This month on the A Moment Of Science blog, we’re taking a look at some of the science behind food. This week, we’re starting with vinegar.
Vinegar, like wine, is created through fermentation. And if you’ve ever forgotten some leftover wine in the back of your refrigerator or had one that was in some way not properly sealed, and then tried to drink it, you already know: some vinegars are just wines that have continued to ferment.
You also probably knew this if you speak French. The word vinegar is a derivative of vinaigre which means sour wine.
When wine, or any ethanol-based liquor, ferments for a second time, it produces acetic acid bacteria. The bacteria feeds on the sugar from the wine, as well as the oxygen, and produces acetic acid. The produced acetic makes the vinegar acidic, as well as gives the taste of vinegar its distinctive bite.
Many of the kinds of vinegar—from white wine to balsamic to rice to apple cider—are made that way. There is also white vinegar that often isn’t made from a second fermentation process, but is made instead with acetic acid that’s been produced in a lab. People who cook with vinegar tend to stay away from this kind because it can be too acidic; it also doesn’t have the same amount of flavor.
Still not sure why vinegar is so great? Vinegar, because of its acidity, is an excellent cleaning product. Apple cider vinegar can be used to kill the bacteria in a smelly refrigerator. White vinegar and baking soda can be combined to create a paste that can break down grease on a kitchen stove.
Although, vinegar is so acidic, it can harm granite and other stone-based surfaces. But even that is interesting; the human stomach can handle and process something that can alter the appearance of rock. If you don’t want to test vinegar’s acidity on your granite counter tops, you could try testing it on a chicken bone.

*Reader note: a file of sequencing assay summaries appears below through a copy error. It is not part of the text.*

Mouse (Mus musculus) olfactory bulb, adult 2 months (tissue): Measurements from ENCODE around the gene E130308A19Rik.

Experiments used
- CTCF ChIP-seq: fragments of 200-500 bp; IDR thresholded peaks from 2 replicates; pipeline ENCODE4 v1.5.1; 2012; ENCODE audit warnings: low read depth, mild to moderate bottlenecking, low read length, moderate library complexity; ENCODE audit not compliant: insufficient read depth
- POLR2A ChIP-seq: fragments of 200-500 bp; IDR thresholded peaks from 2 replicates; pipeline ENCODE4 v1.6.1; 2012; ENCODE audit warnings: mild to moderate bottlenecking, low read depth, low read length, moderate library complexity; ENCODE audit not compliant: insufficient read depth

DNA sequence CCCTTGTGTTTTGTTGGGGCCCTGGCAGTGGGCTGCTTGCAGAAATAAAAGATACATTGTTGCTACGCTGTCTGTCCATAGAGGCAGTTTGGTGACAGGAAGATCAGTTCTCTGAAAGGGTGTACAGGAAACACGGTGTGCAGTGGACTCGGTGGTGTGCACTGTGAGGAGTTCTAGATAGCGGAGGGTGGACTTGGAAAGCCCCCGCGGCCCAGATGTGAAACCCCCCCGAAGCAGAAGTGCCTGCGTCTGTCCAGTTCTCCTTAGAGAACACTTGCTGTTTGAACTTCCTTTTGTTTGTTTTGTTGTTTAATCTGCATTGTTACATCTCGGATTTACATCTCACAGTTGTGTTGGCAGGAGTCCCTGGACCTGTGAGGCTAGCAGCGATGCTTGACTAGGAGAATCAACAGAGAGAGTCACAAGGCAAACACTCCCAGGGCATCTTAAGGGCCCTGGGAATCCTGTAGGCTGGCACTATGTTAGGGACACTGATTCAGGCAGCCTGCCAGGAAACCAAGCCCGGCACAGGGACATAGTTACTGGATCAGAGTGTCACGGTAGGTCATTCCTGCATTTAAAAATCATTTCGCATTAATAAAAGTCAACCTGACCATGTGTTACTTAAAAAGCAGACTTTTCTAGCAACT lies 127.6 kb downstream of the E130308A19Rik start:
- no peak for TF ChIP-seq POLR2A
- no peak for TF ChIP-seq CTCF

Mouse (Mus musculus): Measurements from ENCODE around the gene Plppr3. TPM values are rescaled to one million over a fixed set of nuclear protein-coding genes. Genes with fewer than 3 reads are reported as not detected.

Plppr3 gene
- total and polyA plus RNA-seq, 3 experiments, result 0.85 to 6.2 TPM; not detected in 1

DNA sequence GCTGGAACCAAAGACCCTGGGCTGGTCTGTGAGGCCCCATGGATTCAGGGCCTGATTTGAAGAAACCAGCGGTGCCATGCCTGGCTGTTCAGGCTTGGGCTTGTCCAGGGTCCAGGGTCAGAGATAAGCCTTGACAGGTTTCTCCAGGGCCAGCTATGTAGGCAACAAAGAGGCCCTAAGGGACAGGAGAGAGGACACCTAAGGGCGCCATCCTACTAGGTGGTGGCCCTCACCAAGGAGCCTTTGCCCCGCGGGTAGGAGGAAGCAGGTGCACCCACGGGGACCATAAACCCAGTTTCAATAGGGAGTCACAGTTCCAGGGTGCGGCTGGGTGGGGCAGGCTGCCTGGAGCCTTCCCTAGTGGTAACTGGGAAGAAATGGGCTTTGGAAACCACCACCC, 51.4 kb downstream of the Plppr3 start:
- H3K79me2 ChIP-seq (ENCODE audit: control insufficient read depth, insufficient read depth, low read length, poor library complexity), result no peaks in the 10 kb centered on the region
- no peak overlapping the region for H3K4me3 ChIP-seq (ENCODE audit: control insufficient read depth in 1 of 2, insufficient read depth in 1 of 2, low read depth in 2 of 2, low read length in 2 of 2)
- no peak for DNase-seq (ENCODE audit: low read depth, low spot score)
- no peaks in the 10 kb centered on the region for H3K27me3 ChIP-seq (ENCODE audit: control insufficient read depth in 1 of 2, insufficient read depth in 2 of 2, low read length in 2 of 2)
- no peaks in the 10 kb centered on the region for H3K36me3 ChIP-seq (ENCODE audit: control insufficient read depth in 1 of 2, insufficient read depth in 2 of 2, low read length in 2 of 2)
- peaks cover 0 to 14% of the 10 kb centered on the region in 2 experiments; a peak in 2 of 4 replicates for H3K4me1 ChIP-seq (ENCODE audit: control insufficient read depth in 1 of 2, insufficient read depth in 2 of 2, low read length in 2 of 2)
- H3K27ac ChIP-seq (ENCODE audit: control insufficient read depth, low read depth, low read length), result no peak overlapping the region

The acidity of vinegar is enough that after three days, a formerly study chicken bone will become rubbery. And if you’re interested in trying this, there’s a link to this specific experiment in the sources.
Vinegar is also a key component for a lot of the pickled foods we eat. While there are some things that are pickled that don’t utilize vinegar, like delicious kimchi, an obvious example of pickling, is, well, pickles. Kosher salt, vinegar, water, garlic, cucumbers. The vinegar acts like a preservative.
A similar thing actually happens in bogs. We’ve featured bog bodies and bog butter in the past, but water with the right PH levels and low exposure to oxygen, makes decomposition happen at a much slower rate. It’s why pickles can stay good for so long, rather than spoiling.
Sources And Further Reading:
- Alleman, Gayle A. “Ultimate Guide to Vinegar.” How Stuff Works.
- “Bend a Bone With Vinegar.” ScienceBob.com. Accessed October 31, 2017.
- Bonem, Max. “The Science of Vinegar Pickling, Explained.” Food & Wine. May 09, 2017. Accessed October 31, 2017.
- “Heinz Vinegar Type Infographic.” Heinz.com. Accessed October 31, 2017.
- Joachim, David. Schloss, Andrew. “The Science of Vinegar.” Finecooking.com/ Fine Cooking, Issue 116. Accessed November 1, 2017.
- Johnson, Arielle. “Vinegar Science.” Nordic Food Lab. December 15, 2013. Accessed October 31, 2017.
- Ossola, Alexandra. “What Is Vinegar and What Makes It a Good Cleaner?” Kitchn: The Science of Cleaning. October 24, 2016. Accessed November 1, 2017.
- Piro, Lauren. Smith. Lauren. “6 Things You Should Never Clean With Vinegar — And 6 Things That You Should.” Good Housekeeping. December 23, 2015. Accessed October 31, 2017.